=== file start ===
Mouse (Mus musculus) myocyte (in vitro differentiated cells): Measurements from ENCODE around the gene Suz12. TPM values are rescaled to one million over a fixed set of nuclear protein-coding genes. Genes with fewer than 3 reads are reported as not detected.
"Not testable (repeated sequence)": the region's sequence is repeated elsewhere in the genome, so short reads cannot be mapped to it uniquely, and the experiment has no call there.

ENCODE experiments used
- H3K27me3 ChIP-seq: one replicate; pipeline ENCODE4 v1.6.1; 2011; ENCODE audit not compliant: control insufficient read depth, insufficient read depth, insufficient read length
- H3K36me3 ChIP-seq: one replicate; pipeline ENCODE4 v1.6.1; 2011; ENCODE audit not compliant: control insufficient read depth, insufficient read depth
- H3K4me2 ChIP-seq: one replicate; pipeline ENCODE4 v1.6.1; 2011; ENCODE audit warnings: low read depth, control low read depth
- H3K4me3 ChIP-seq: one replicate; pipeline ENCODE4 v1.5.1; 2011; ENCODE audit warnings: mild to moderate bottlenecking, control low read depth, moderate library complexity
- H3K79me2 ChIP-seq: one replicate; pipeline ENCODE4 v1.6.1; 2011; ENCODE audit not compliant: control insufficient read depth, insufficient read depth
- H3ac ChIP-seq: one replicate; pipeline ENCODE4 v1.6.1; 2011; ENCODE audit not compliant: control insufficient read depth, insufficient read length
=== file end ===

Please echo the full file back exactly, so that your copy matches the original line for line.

Mouse (Mus musculus) myocyte (in vitro differentiated cells): Measurements from ENCODE around the gene Suz12. TPM values are rescaled to one million over a fixed set of nuclear protein-coding genes. Genes with fewer than 3 reads are reported as not detected.
"Not testable (repeated sequence)": the region's sequence is repeated elsewhere in the genome, so short reads cannot be mapped to it uniquely, and the experiment has no call there.

ENCODE experiments used
- H3K27me3 ChIP-seq: one replicate; pipeline ENCODE4 v1.6.1; 2011; ENCODE audit not compliant: control insufficient read depth, insufficient read depth, insufficient read length
- H3K36me3 ChIP-seq: one replicate; pipeline ENCODE4 v1.6.1; 2011; ENCODE audit not compliant: control insufficient read depth, insufficient read depth
- H3K4me2 ChIP-seq: one replicate; pipeline ENCODE4 v1.6.1; 2011; ENCODE audit warnings: low read depth, control low read depth
- H3K4me3 ChIP-seq: one replicate; pipeline ENCODE4 v1.5.1; 2011; ENCODE audit warnings: mild to moderate bottlenecking, control low read depth, moderate library complexity
- H3K79me2 ChIP-seq: one replicate; pipeline ENCODE4 v1.6.1; 2011; ENCODE audit not compliant: control insufficient read depth, insufficient read depth
- H3ac ChIP-seq: one replicate; pipeline ENCODE4 v1.6.1; 2011; ENCODE audit not compliant: control insufficient read depth, insufficient read length